“Physical symptoms, you know, my heart races for no reason sometimes, and I feel like it’s going to pound out of my chest. I feel like I can’t swallow. Sometimes I feel like I can’t talk. I’ve got all this negative thinking that’s going on all the time. I’m self-conscious. I just feel like everybody’s looking at me. I have fears of things that make no sense for me to be afraid of. I’ve driven to work 1000 times, or 10,000 times, and I get in my car, and I feel like I’m going to die on the work today.” That’s anxiety.
I got to tell you, that in this room right now, there are guys sitting here who are locked up tense because they don’t want to nod their head at all, some of these things that they’re experiencing too. It’s happening to men more, and more. We are in a time that is causing intense anxiety. The passage today that we’re going to look at points us to a storm, to a real storm, to a weather event that the disciples were caught in. This is probably one of the most famous stories in the Bible as a famous story of Jesus’ power, of Peter’s impetuousness. It’s the story of Jesus walking on the water. We see in this story, not just a narrative of an event, but really the story itself acts also as a parable. Now the story’s true, but there’s a lesson in the story that goes beyond what happened just in Jesus walking on water, and Peter getting out of the boat.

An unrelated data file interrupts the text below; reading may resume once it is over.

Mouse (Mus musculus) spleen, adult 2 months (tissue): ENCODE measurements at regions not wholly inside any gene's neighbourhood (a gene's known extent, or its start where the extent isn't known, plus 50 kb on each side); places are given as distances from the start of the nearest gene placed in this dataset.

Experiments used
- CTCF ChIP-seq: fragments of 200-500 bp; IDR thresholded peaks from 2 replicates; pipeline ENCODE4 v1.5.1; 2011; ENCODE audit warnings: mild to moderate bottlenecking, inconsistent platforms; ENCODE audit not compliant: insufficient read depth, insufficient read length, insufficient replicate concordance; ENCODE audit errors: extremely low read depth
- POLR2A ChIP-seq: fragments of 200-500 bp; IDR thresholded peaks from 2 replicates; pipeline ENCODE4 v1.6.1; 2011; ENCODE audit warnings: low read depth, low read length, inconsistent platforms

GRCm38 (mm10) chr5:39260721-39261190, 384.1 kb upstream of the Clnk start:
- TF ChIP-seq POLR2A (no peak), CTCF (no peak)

Since we’re studying John, let’s read the passage there first, and then we’re going to move over to the Matthew version of the story. This story is in three gospels. It’s in Matthew, Mark, and John. John and Mark sort of tell it in a very bare bones, straight forward manner, and then Matthew gives us a lot more detail. If you have a Bible, turn to John, chapter six, verse 15. Now, this is interesting, a lot of times in the gospels, the writers in the day that the gospels were written, when they wrote the gospels, or books like the gospel, they would write events, and they would not necessarily put the events in chronological order.
A lot of times they would group, and you see this even in the gospels, they’ll group similar stories together, because we’re very linear in the way that we think, okay? But back then, that wasn’t the way they thought. What they would really want to do, is they would want you to sort of organize your stories by topic almost. You see this in Matthew, Mark, and John in particular, Luke’s a little bit more linear, but this is interesting because all three accounts make it very clear that this story happens right after Jesus feeds the 5,000.
Sometimes you’ll see, here’s a story, and then the next verse another story starts, and the next verse another story starts, and you’re not sure if they’re connected chronologically, this one is. The Jesus feeds the 5,000, and then in verse 15, “Perceiving then, after he had fed the 5,000, that they were about to come and take him by force to make him king, Jesus withdrew again to the mountain by himself.”
Jesus is … he’s just fed the 5,000, and he’s worried that the people, because he’s done this great miracle, the people are going to surge, and they’re going to make him king. Remember they … we know what happened like in the triumphal entry, they were looking for a king, and so this is sort of a theme throughout this time period. The Romans had occupied Palestine, and so the Jews really, really did want to be out from under their rule.